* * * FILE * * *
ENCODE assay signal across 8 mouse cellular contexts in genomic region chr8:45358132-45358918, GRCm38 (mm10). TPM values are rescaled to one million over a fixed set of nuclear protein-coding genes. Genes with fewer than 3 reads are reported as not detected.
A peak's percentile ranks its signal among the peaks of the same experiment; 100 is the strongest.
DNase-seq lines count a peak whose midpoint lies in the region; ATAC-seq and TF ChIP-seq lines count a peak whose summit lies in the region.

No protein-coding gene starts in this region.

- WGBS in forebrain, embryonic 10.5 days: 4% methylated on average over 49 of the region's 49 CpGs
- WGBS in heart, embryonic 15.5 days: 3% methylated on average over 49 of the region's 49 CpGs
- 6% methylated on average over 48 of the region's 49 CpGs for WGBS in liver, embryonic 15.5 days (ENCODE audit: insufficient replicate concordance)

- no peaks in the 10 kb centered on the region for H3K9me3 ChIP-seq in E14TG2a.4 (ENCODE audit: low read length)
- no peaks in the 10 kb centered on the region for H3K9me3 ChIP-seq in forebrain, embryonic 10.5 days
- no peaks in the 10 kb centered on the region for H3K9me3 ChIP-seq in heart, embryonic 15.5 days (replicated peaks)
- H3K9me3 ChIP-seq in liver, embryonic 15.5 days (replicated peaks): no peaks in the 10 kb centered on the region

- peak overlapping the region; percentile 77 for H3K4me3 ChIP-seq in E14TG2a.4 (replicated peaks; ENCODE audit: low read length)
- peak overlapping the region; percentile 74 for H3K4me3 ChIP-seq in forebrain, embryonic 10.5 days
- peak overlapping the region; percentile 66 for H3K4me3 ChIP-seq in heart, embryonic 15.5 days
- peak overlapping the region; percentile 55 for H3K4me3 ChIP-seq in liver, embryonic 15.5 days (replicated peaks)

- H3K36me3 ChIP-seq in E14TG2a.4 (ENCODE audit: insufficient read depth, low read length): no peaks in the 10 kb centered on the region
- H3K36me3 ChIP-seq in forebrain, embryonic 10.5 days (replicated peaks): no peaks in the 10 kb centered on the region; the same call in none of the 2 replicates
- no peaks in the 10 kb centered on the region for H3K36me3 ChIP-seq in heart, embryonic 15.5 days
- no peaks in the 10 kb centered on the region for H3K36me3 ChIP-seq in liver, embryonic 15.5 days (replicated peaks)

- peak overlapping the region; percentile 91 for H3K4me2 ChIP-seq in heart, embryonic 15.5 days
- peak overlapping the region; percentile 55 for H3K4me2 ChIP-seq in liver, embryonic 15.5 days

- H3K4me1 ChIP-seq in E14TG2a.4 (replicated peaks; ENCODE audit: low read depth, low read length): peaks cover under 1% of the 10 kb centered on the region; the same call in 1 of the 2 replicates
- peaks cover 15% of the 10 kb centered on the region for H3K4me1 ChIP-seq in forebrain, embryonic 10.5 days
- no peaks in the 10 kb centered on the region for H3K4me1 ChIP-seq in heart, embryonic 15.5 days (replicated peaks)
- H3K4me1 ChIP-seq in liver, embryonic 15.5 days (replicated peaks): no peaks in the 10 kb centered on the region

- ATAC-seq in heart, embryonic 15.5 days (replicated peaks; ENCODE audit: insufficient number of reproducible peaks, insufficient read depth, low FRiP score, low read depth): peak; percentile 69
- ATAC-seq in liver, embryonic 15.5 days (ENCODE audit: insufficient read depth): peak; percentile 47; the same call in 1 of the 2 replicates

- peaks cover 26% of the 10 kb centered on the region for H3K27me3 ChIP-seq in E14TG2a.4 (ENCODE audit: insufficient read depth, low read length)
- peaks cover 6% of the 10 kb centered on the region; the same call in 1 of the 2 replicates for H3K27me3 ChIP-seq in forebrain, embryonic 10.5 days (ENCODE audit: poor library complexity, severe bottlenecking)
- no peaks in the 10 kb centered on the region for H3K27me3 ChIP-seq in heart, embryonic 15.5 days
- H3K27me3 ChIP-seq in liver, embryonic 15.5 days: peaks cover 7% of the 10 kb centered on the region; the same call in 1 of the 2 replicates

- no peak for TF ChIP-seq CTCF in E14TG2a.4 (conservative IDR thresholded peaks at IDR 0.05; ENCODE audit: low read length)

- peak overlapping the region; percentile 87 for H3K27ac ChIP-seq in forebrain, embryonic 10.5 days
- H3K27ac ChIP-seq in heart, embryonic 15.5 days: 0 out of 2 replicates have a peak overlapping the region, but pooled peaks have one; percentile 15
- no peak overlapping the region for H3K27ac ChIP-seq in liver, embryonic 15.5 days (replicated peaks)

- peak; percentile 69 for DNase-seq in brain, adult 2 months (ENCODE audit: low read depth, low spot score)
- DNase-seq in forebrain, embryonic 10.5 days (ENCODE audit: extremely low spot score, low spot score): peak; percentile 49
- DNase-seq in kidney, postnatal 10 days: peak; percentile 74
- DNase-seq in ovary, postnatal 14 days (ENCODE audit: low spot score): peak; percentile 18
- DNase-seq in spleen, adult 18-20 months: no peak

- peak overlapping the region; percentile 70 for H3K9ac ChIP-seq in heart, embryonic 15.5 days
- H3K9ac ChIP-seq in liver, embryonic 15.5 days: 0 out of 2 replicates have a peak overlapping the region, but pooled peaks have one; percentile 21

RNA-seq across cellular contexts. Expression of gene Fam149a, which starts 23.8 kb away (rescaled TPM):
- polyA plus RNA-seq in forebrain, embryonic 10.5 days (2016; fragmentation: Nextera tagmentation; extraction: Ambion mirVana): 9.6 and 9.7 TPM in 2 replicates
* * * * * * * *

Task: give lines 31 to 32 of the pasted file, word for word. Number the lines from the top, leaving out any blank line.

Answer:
- H3K27me3 ChIP-seq in liver, embryonic 15.5 days: peaks cover 7% of the 10 kb centered on the region; the same call in 1 of the 2 replicates

- no peak for TF ChIP-seq CTCF in E14TG2a.4 (conservative IDR thresholded peaks at IDR 0.05; ENCODE audit: low read length)